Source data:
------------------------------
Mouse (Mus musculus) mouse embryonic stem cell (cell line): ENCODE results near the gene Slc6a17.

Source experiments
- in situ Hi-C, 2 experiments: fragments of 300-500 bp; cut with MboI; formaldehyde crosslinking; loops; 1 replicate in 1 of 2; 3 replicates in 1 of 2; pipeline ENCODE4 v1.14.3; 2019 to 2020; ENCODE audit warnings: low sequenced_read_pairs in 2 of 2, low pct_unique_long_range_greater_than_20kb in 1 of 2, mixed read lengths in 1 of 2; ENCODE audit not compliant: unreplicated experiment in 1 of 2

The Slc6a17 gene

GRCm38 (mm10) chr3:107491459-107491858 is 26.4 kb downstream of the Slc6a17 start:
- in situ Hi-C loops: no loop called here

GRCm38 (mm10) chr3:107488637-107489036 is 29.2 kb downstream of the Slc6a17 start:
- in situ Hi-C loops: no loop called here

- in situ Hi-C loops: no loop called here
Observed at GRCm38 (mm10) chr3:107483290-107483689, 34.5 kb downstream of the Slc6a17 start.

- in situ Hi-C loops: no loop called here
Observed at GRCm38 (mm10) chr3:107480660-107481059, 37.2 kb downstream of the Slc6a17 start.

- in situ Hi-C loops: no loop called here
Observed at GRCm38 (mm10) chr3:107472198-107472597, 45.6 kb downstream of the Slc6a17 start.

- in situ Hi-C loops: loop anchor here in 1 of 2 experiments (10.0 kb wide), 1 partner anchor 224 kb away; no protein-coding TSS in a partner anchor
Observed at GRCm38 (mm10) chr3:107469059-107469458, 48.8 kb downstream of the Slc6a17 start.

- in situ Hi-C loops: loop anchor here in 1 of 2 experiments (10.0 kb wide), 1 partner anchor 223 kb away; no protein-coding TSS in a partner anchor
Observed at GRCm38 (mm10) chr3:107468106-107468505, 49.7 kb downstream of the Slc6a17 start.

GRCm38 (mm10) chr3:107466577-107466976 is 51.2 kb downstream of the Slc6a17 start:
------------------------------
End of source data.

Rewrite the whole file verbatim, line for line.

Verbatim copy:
Mouse (Mus musculus) mouse embryonic stem cell (cell line): ENCODE results near the gene Slc6a17.

Source experiments
- in situ Hi-C, 2 experiments: fragments of 300-500 bp; cut with MboI; formaldehyde crosslinking; loops; 1 replicate in 1 of 2; 3 replicates in 1 of 2; pipeline ENCODE4 v1.14.3; 2019 to 2020; ENCODE audit warnings: low sequenced_read_pairs in 2 of 2, low pct_unique_long_range_greater_than_20kb in 1 of 2, mixed read lengths in 1 of 2; ENCODE audit not compliant: unreplicated experiment in 1 of 2

The Slc6a17 gene

GRCm38 (mm10) chr3:107491459-107491858 is 26.4 kb downstream of the Slc6a17 start:
- in situ Hi-C loops: no loop called here

GRCm38 (mm10) chr3:107488637-107489036 is 29.2 kb downstream of the Slc6a17 start:
- in situ Hi-C loops: no loop called here

- in situ Hi-C loops: no loop called here
Observed at GRCm38 (mm10) chr3:107483290-107483689, 34.5 kb downstream of the Slc6a17 start.

- in situ Hi-C loops: no loop called here
Observed at GRCm38 (mm10) chr3:107480660-107481059, 37.2 kb downstream of the Slc6a17 start.

- in situ Hi-C loops: no loop called here
Observed at GRCm38 (mm10) chr3:107472198-107472597, 45.6 kb downstream of the Slc6a17 start.

- in situ Hi-C loops: loop anchor here in 1 of 2 experiments (10.0 kb wide), 1 partner anchor 224 kb away; no protein-coding TSS in a partner anchor
Observed at GRCm38 (mm10) chr3:107469059-107469458, 48.8 kb downstream of the Slc6a17 start.

- in situ Hi-C loops: loop anchor here in 1 of 2 experiments (10.0 kb wide), 1 partner anchor 223 kb away; no protein-coding TSS in a partner anchor
Observed at GRCm38 (mm10) chr3:107468106-107468505, 49.7 kb downstream of the Slc6a17 start.

GRCm38 (mm10) chr3:107466577-107466976 is 51.2 kb downstream of the Slc6a17 start: